June 24, 2022 - 1:59 pm
A little confidence is a dangerous thing, especially when it’s coming from a supremely talented group.
It allows a team to overcome adverse situations and fire back. Basic’s baseball team rode a wave of confidence — and some dominant performances on the mound and at the plate — all the way to Class 5A state championship.
“To be in an environment like our dugout, where if you have a bad at-bat or make an error, you have the whole team swarming around you and saying, ‘it’s all right, we need you,’ it’s hard to pout,” Basic center fielder Mason Neville said. The energy in that dugout was electric. An opponent could put up five, and it would be, ‘so what, let’s put up five.’ Then we’d go out and do it.”
The Wolves scuffled at times during the season, but they always told coach Scott Baker they would “flip the switch.” Baker wasn’t so sure, but his veteran group that included 17 seniors lived up to their word, beating powerhouse Gorman four times along the way to claim the title.
That resiliency and their high level of play throughout the playoffs earned the Wolves the nod as the Nevada Preps All-Southern Nevada Team of the Year.
“I think we were just figuring things out, and it was a whole culmination of things that came together at the end,” Baker said. “This team was battle-tested with the two national tournaments we went to. We were fortunate in that we played our best at the end of the year, when it matters most.”
It’s easy to look back now and think it was an easy run for the Wolves through the playoffs, but that wasn’t the case.
They had to come up with a walk-off hit to beat a pesky Desert Oasis team 3-2 to open the Class 5A Southern Region tournament and lost to Gorman 9-5 two games later. That put the Wolves in an elimination game against Palo Verde, which they won 8-3 and guaranteed a state tournament berth.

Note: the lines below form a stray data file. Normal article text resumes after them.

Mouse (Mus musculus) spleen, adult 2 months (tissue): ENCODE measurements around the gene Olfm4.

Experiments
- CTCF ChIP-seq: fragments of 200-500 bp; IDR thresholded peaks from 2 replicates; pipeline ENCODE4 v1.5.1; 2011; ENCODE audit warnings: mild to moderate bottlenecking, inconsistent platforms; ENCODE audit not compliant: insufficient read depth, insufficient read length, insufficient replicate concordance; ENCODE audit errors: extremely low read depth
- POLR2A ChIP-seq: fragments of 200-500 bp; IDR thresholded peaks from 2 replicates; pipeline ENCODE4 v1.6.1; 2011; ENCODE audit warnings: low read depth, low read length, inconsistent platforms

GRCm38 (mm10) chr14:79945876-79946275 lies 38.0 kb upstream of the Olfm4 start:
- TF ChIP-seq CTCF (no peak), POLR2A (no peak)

The next day, they went to Gorman and edged the Gaels 5-3 behind a strong pitching performance from ace Ben Smith, then dominated the Gaels 12-4 in the second game to claim the regional title.
“It lit a fire (under us),” Basic infielder Chase Ditmar said of facing elimination. “There was no room for error, but that’s what you play for. You play for the big moments. We worked as a team throughout the year to get it done.”
In the state tournament opener against Bishop Manogue, the Wolves again found themselves trailing. They allowed six runs in the fourth inning and trailed by three, but they were just waiting for the explosion.
It came in the sixth, when they put up nine runs, led by two home runs in the frame and three for the day from Neville en route to a 14-7 win. Neville was responsible for plenty of fireworks in the playoffs with a .467 average, seven home runs, three doubles and 17 RBIs.
“We talk about needing guys to step up, and that’s about as special as it gets right there,” Baker said of Neville’s playoff performance.
The Wolves cruised past Gorman 10-4 the next day, then rallied for a 16-7 win over a depleted Gael pitching staff and the state championship at Las Vegas Ballpark.
As the outs wound down, the Wolves began to think less about the game itself and more about what each teammate meant to them.
“We were up by a lot, so it wasn’t super intense,” Ditmar said. “I shed a few tears when it was over at third base. That experience, the grind, sweat, tears and everything that goes into high school baseball, people don’t see that.
“They see the championships, but that’s not what it’s about. It was emotional thinking about all the relationships I have with my teammates.”
When the final out was made, all that was left to do was dogpile in celebration of a hard-earned championship.
Neville was late to the party, so he could only jump on top, but he has a picture of that moment he said he’ll treasure forever.
“It was awesome, but it stinks because center field is so far away,” Neville said. “The pitcher and catcher are on the bottom and then maybe the infielders. I’m running in from 380 feet away, and I’m the last one in, so I just dove on top of everybody. It was a great moment.”
The Review-Journal will announce its year-end awards throughout the week.
Tuesday: Girls Athlete of the Year
Wednesday: Boys Athlete of the Year
Thursday: Coach of the Year
Friday: Game of the Year
Saturday: Team of the Year